A few weeks back, Grantland ran an article about Counting Crows’ August and Everything After, making the argument that it and Nirvana’s In Utero were a lot more similar than we remember them being. The piece made some worthwhile observations (some of which I responded to here), but perhaps the most compelling was that “the difference is that Kurt Cobain is now an eternally romanticized dead person, while Adam Duritz exists among the eternally awkward living.”
The argument was a bit of a stretch, for all that it was an interesting exercise in examining how we rearticulate the past to fit the narratives we impose upon it from the future. But if there’s a band to which this still-alive syndrome does apply, it’s Pearl Jam. It always feels a little silly feeling sorry for people who a) you don’t know, b) retain the affection of legions of loving fans, and c) have already earned more money than you’ll see in a lifetime, but it feels like history has dealt Pearl Jam something of a rough hand.
When we look back at the grunge years these days, the accepted wisdom is that Nirvana was the defining band of the era. This is probably fair — although you do find the occasional brave contrarian arguing otherwise — but it does mean that we tend to forget that Pearl Jam were very much Cobain et al’s equals at the time, so much so that “Nirvana or Pearl Jam?” was the “Beatles or Stones?” argument of the early and mid-1990s.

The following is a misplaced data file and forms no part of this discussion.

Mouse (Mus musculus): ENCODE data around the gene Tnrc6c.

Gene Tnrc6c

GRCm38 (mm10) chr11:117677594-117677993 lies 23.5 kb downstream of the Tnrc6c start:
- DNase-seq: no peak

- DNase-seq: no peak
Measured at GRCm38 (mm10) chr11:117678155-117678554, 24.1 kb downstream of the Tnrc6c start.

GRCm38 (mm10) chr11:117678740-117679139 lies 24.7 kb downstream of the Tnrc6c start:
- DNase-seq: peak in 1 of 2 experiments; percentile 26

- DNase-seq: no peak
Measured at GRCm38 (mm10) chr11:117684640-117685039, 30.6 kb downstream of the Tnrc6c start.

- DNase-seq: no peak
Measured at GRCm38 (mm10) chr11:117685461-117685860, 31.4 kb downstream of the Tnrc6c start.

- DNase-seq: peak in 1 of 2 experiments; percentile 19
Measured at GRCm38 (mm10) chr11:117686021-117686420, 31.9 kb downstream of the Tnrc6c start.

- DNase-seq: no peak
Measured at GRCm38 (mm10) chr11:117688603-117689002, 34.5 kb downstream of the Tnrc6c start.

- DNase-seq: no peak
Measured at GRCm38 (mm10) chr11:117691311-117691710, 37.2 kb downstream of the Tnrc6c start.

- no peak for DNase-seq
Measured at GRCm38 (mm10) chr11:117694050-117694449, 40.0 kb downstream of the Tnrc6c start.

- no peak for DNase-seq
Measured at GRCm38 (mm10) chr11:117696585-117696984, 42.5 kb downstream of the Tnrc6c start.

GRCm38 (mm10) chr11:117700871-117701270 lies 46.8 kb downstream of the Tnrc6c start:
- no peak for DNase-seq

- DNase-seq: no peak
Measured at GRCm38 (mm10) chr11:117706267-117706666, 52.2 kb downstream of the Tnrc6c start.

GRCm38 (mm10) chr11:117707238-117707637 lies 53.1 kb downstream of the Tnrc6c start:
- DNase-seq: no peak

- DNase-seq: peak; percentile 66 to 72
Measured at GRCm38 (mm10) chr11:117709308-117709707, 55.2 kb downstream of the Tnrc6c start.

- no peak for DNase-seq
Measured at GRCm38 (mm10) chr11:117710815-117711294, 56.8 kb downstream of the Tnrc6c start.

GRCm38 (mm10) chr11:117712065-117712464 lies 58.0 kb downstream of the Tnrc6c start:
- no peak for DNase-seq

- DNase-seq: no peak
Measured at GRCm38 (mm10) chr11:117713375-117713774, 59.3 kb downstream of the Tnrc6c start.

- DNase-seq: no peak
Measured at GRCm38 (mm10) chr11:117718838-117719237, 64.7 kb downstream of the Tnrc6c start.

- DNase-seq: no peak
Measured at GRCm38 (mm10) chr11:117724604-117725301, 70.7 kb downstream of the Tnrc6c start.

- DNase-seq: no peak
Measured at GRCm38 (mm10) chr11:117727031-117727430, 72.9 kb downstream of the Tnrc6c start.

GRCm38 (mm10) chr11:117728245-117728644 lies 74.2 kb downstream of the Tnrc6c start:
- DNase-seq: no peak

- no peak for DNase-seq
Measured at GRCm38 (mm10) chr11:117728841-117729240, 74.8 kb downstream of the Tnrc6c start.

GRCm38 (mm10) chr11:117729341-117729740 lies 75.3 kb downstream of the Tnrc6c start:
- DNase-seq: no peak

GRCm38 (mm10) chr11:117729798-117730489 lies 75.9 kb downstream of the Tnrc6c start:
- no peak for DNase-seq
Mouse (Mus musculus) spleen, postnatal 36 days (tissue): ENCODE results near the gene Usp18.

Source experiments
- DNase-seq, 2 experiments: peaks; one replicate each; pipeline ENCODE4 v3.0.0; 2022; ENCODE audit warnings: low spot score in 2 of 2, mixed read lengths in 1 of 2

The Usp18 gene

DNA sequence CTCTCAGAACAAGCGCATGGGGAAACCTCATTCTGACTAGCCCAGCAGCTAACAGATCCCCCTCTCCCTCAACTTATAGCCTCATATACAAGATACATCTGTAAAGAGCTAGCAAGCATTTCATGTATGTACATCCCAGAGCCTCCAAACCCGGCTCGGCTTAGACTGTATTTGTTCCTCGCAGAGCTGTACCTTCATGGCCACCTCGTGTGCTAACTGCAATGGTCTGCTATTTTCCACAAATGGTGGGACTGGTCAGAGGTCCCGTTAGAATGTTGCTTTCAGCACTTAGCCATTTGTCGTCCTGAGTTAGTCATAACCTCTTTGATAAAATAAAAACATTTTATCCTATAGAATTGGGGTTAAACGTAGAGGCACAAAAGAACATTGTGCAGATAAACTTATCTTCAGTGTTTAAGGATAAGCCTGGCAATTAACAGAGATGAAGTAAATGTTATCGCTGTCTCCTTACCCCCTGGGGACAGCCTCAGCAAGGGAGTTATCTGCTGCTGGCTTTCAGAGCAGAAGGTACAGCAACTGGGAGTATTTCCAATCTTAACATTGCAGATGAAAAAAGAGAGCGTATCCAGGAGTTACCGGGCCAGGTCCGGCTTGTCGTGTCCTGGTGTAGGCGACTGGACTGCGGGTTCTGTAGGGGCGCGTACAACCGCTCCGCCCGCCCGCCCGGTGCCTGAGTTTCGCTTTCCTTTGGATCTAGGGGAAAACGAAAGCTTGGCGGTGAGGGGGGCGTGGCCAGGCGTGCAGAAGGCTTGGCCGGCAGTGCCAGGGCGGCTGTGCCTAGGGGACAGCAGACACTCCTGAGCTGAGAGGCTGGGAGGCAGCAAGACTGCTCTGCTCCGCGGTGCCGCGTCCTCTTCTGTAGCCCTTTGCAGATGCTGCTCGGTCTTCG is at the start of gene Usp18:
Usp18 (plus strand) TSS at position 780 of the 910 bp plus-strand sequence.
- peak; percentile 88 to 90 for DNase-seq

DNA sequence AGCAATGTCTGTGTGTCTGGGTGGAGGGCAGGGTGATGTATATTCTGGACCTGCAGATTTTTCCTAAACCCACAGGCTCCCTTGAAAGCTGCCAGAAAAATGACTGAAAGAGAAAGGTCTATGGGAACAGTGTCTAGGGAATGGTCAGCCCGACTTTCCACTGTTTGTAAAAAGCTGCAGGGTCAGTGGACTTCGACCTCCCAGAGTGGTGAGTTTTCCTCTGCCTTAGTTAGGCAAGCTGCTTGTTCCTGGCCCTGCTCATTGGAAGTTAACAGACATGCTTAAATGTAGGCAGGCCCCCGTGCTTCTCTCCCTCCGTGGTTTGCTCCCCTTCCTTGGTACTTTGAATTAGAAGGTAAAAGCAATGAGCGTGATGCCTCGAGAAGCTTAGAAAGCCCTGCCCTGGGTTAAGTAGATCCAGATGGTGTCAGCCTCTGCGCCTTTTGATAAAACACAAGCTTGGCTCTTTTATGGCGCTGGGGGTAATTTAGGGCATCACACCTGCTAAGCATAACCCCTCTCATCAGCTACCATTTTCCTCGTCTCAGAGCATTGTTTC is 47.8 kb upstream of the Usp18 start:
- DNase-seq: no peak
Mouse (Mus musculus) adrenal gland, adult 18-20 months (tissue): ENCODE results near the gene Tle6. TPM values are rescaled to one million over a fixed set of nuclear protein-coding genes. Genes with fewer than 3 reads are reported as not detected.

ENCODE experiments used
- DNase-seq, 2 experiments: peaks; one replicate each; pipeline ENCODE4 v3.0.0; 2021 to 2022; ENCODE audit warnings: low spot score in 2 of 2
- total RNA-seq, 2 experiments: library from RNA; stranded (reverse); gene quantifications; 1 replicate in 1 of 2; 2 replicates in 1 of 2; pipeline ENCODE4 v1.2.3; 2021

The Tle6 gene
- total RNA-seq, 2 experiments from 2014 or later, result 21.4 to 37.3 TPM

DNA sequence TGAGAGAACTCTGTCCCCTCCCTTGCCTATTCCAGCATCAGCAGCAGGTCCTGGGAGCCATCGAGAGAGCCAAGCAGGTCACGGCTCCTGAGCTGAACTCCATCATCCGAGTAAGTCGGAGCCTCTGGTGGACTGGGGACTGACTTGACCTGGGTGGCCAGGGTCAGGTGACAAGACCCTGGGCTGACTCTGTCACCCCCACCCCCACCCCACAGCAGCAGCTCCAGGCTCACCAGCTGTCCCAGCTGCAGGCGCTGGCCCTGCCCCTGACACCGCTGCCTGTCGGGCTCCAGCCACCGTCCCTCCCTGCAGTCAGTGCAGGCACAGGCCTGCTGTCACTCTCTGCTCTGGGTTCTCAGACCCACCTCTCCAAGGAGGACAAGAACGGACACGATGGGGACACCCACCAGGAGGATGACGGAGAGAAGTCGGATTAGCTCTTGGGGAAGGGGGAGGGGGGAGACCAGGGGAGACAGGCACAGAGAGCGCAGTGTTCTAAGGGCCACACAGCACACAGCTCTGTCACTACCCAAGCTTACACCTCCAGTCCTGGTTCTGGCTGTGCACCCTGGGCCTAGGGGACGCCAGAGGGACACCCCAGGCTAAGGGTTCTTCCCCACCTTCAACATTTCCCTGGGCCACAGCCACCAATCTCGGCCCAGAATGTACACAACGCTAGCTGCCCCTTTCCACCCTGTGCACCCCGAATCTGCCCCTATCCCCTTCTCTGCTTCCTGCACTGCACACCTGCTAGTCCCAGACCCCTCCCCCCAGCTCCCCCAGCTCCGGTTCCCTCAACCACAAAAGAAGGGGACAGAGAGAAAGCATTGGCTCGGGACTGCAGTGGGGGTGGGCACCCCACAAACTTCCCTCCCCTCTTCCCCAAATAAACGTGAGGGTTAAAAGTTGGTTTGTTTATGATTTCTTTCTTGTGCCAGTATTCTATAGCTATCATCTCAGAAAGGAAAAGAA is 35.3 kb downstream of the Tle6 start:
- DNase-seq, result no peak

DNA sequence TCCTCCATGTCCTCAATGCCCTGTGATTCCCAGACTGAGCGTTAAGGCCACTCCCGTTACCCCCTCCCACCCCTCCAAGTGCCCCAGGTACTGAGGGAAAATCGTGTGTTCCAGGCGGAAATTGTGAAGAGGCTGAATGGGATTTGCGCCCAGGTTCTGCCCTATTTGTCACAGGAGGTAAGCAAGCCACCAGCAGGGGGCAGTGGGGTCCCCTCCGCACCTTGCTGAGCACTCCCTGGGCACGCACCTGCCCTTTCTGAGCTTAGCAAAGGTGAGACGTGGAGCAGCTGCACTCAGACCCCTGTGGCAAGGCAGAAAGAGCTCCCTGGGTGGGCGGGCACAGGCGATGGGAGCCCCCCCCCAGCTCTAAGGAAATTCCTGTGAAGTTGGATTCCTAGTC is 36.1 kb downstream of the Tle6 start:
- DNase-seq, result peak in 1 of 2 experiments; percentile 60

These days, they’re often dismissed as hopelessly earnest and/or kinda bro-y, not least because Cobain wasn’t above sniping at them along those lines. But while they were certainly less nihilistic and bitter than Nirvana — compare and contrast “All that’s sacred comes from youth” to “Teenage angst has paid off well/ Now I’m bored and old,” for instance — the allegations of preachiness are rarely supported by their lyrics. For all that Vedder’s songs were certainly less obtuse than Cobain’s, they don’t exactly venture into white flag-waving Bono territory. The fact that Pearl Jam spawned a legion of dreadful imitators (Creed, Nickelback, etc.) is often held against them, but really, that’s like blaming Black Sabbath for Twisted Sister or NWA for Soulja Boy.
And most importantly, Vs. holds up. It came out a month after In Utero, and it wasn’t just its sales figures that vanquished Nirvana — at the time it felt like the better record, or at least the most coherent one, a fact that’s often forgotten in the wake of Cobain’s suicide elevating him to generation-defining godhood. It’s still arguably the best record Pearl Jam ever made — although the enduringly weird Vitalogy is probably better in my opinion — and it’s certainly the one that resounded most with the public. (As far as critics went, pretty much everyone except Robert Christgau loved it, which is as ringing an endorsement of an album as you can get.)